Daniel Holena, MD, MCSE
Dr. Holena is an Associate Professor of Surgery and serves as Director of Research for the Division of Trauma and Acute Care Surgery. His research interests include trauma systems, the use of audiovisual recordings to improve processes of care in trauma resuscitation, and the application of the Failure to Rescue (FTR) metric to trauma populations. His research methods primarily focus on the use of large datasets and on abstraction of video recordings in the trauma setting.
Katherine Iverson, MD, MPH
Dr. Katie Iverson is an Assistant Professor of Surgery in the Division of Trauma and Acute Care Surgery. Her research interests include global surgery, violence intervention and prevention, and trauma system development in low-resource settings. She has previously worked in Ethiopia and Peru through Harvard’s Program in Global Surgery and Social Change.
Christina Megal, NP, DNP
Dr. Christina Megal is an Assistant Professor in the Division of Trauma and Acute Care Surgery. She serves in the role of Clinical Director and APP Manager for the Wound Care Center and Ostomy Program. In addition to clinical and administrative responsibilities, research interests include the use of wound diagnostic technology, factors that impede wound healing, impact of topical therapies on wound healing, and nutrition.
Rachel Morris, MD
Dr. Rachel Morris is an Assistant Professor of Trauma and Acute Care Surgery and Associate Director of Research. My research interest is model guided decision support using machine learning. Specifically, direct applications include shared decision-making in older adults and optimization of the trauma triage process. Through mobile application invention and development, we focus on directly applying complex models to patient care. My research is currently funded through The Eastern Association for the Surgery of Trauma.
Jacob Peschman, MD
Dr. Peschman is an Assistant Professor of Surgery and serves as the Chair of Froedtert’s Trauma Education Committee and as an Associate Program Director of the General Surgery Residency Program. His research interests include medical education, trauma, acute care surgery and critical care system and protocol development, and management of rib fractures. His research methods primarily focus on the use of registry data and prospective observational studies of educational interventions.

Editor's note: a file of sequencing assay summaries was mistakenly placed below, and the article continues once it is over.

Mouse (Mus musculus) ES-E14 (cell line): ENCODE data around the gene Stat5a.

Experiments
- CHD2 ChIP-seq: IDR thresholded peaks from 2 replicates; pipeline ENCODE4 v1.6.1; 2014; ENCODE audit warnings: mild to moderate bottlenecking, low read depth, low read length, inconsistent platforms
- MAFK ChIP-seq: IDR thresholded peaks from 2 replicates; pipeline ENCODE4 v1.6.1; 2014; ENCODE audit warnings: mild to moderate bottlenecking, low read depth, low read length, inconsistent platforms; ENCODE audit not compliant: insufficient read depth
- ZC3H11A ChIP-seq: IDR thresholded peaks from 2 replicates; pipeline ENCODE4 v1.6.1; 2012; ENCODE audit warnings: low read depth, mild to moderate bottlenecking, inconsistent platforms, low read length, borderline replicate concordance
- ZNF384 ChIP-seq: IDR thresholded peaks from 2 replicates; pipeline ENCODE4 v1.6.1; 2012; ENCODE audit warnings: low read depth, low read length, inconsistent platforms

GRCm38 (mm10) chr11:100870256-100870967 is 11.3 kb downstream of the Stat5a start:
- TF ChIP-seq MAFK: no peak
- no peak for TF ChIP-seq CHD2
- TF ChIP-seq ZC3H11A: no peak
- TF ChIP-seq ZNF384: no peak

Courtney Pokrzywa, MD
Dr. Courtney Pokrzywa is a General Surgery Resident currently in her professional development year serving as one of our Research Fellows in the Division of Trauma and Acute Care Surgery. She is currently involved in several projects centered around the evaluation and optimization of current clinical practices to improve patient outcomes. From large dataset, registry, and prospectively collected trauma and acute care surgery clinical outcomes projects to predictive modeling, model guided decision support, and hands-on clinical trials, she works alongside many of our Trauma and Acute Care Surgery faculty and MCW residents and provides mentorship to current medical students.
Andrew Schramm, PhD
Dr. Andrew Schramm is an Assistant Professor of Surgery in the Division of Trauma and Acute Care Surgery. He has a joint appointment in the Department of Psychiatry and Behavioral Medicine. As a clinical and community psychologist, Dr. Schramm’s research interests include factors that impact the psychological adjustment of survivors of traumatic injury. He is particularly interested in the impact of social and environmental factors on recovery such as experiences of discrimination and economic inequity. A second major focus of Dr. Schramm’s research is suicide prevention, and he currently leads two grant-funded studies on suicide prevention in trauma centers. This work includes development of Practice Management Guidelines on suicide screening and intervention in trauma settings with the Eastern Association for the Surgery of Trauma (EAST).
Colleen Trevino, NP, PhD
Dr. Colleen Trevino is an Assistant Professor of Surgery. Her research interests involve understanding the biopsychosocial mechanisms that modulate the transformation from acute to chronic pain after traumatic injury; including investigating predictors, biomarkers, and the stress response relationship with pain. Further interests include mindfulness as an intervention to treat acute pain, comprehensive care of gun violence survivors, and emergency general surgery guideline development.